That pool of oil or hydraulic fluid found under the airplane during your pre-flight inspection? Where’s it coming from? How long has it been leaking? What system is it from? What about that clunking sound when a control surface is exercised throughout its full range of motion? How secure is that cowling? Is that looseness in the elevator something new, or has it been that way for a while? What’s your airplane’s normal oil pressure and oil temperature?
All these considerations, and more, go into a pilot’s determination an aircraft is safe for flight. The NTSB wants pilots to remember that and more. “Resist the temptation to let external pressures, such as the desire to save time or money, influence you to fly an aircraft that shows signs of a potential problem,” it said in an alert. Stating what we consider to be the obvious, “Safety should take precedence over all other considerations.” But how? “Listen to what your aircraft is telling you, and remember that shortcuts on the ground can cost you dearly in flight.” In other words, it’s better to be on the ground, wishing you were in the air, than to be in the air, wishing you were on the ground.
Most of the time, responsibility for safe operations is thought to be solely the province of the pilot. Instead, it’s a responsibility shared among pilots and mechanics. Aircraft owners know how hard it can be to find a mechanic or shop we trust to perform maintenance and repairs correctly, on time and within our budget. Indeed, it’s often said an aircraft owner can easily obtain two of those three objectives, but never all three.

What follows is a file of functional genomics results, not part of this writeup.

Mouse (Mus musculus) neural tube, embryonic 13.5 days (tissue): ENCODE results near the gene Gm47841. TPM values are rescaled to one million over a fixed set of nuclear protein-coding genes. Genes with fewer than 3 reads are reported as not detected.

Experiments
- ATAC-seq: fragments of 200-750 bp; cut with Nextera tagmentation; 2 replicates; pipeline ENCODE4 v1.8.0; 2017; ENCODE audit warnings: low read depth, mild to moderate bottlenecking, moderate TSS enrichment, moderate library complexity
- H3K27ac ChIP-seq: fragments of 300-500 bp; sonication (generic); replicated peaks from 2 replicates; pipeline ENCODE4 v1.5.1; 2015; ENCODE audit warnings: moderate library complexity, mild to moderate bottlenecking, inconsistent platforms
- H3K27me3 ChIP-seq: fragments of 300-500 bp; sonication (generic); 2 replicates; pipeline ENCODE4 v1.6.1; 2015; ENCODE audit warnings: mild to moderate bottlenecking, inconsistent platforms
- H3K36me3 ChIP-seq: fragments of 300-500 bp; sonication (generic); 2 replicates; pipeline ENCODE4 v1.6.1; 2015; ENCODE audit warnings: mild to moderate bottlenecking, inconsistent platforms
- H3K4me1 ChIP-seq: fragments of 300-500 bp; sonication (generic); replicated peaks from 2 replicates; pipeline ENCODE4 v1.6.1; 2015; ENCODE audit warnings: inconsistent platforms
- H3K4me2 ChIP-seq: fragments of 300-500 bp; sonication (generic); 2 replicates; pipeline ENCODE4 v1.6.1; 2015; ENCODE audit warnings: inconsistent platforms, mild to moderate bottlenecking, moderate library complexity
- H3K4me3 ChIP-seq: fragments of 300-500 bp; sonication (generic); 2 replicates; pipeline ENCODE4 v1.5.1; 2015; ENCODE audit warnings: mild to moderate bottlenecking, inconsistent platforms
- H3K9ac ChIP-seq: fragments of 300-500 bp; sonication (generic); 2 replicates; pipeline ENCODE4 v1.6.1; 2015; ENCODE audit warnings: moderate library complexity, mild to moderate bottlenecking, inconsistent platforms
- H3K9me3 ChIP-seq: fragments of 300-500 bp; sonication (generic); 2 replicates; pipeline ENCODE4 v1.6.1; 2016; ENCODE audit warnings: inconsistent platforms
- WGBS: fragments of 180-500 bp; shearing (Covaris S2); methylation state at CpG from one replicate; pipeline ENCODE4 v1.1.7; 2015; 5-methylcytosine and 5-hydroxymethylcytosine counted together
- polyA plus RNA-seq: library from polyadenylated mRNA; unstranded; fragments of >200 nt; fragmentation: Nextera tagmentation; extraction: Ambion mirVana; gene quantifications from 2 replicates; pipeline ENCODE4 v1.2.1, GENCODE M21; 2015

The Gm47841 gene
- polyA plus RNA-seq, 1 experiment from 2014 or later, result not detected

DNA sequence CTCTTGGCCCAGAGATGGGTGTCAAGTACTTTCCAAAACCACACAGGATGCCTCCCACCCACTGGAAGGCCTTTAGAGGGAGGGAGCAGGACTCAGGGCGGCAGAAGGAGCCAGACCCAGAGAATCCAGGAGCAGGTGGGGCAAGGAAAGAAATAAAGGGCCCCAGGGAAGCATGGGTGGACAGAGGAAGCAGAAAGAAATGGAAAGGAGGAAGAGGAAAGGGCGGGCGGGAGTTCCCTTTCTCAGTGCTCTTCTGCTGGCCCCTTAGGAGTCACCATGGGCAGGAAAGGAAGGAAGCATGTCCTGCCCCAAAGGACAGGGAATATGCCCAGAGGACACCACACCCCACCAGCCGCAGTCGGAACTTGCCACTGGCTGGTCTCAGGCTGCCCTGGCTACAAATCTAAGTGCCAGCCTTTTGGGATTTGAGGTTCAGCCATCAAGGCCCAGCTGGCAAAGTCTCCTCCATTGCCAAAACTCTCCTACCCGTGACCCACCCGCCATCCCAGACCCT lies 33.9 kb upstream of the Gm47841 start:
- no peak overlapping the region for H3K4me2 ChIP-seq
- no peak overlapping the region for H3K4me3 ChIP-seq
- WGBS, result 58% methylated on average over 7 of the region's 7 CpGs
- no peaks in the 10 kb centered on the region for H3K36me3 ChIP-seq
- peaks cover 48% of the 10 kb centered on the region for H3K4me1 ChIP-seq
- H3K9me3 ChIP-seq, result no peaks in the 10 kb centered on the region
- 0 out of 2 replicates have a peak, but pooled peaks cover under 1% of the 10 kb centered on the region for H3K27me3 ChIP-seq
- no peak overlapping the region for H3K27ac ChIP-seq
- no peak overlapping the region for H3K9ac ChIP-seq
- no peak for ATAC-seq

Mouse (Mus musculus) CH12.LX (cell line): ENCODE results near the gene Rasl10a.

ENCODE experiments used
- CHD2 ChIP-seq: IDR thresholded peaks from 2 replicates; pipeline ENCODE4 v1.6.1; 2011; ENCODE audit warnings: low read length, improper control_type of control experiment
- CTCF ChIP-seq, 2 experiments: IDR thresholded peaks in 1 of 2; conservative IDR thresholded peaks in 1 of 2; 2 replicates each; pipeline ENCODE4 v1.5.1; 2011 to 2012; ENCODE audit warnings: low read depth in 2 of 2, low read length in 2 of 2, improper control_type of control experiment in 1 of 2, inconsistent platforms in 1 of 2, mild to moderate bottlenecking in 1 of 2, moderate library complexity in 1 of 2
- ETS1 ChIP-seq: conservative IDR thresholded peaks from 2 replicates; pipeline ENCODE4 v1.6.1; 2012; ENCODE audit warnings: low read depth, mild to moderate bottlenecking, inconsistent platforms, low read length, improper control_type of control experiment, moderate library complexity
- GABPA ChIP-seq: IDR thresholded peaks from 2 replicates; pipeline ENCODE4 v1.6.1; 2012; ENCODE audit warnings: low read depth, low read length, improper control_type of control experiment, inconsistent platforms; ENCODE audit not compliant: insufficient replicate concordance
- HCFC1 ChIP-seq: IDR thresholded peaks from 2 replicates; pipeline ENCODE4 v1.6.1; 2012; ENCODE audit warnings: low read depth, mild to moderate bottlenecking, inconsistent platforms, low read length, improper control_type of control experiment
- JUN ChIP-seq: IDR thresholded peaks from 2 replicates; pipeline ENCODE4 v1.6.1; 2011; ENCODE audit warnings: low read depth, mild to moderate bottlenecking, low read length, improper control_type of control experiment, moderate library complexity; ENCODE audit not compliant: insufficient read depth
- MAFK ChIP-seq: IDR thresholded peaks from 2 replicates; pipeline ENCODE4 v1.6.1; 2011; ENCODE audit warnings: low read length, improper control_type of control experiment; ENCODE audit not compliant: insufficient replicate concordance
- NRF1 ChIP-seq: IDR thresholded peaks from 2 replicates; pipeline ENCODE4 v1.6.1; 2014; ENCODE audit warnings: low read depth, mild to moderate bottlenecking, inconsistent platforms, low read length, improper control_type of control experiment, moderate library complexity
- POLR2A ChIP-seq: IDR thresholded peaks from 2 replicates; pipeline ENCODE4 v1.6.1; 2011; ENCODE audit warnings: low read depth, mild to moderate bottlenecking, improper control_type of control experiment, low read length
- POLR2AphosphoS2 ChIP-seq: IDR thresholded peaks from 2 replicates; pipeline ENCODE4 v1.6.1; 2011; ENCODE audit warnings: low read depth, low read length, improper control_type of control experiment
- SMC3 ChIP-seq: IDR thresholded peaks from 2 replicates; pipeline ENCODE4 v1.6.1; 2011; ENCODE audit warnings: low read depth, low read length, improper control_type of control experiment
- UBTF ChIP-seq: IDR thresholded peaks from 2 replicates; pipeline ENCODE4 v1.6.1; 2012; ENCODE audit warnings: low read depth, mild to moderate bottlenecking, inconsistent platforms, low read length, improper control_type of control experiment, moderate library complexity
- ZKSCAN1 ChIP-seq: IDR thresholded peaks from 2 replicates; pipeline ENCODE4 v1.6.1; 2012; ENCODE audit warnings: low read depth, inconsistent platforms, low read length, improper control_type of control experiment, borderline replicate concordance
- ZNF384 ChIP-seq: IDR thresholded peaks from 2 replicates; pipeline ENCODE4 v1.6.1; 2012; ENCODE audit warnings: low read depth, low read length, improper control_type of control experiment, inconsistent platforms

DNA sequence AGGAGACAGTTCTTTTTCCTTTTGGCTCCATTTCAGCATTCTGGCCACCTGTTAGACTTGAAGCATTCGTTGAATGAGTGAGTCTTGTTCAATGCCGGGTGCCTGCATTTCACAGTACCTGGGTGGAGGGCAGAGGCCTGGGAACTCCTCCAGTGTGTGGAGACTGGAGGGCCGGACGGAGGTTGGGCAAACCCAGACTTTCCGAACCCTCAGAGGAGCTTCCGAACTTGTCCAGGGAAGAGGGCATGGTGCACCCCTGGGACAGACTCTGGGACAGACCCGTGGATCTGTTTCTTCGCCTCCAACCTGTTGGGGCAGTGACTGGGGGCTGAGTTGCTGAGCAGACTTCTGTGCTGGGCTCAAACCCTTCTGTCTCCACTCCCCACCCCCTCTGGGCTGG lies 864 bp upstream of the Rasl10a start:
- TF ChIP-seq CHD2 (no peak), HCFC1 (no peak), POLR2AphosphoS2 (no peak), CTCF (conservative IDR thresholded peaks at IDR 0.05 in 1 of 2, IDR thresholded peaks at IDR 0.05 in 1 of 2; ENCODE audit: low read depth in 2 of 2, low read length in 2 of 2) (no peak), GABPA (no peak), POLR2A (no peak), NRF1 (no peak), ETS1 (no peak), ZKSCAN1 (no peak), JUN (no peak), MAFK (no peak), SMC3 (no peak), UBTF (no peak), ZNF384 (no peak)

But the NTSB’s issue isn’t with the cost of maintenance. Rather, it’s important for all concerned to acknowledge mechanics can make mistakes, and those mistakes usually don’t happen in a vacuum. For example, the NTSB encourages us to “understand the safety hazards associated with human fatigue,” noting it “has been linked to forgetfulness, poor decision making, reduced vigilance, and other factors.” In other words, mechanics get tired and forget things, too.
When working on an aircraft, mechanics need to pay “particular attention to the safety and security of the items that undergo maintenance and any surrounding components that may have been disconnected or loosened (possibly to ease access). Pilots can help, too, by ensuring cowlings, inspection covers and fairings are secure, checking all aircraft systems during pre-flight inspections and the before-takeoff run up. Having correct and current data when performing maintenance is something the FAA stresses and the NTSB echoes. “Carefully follow manufacturers’ instructions to ensure that the work is completed as specified. Always refer to up-to-date instructions and manuals when performing a task, and ask questions of another qualified person if something is unfamiliar to you.”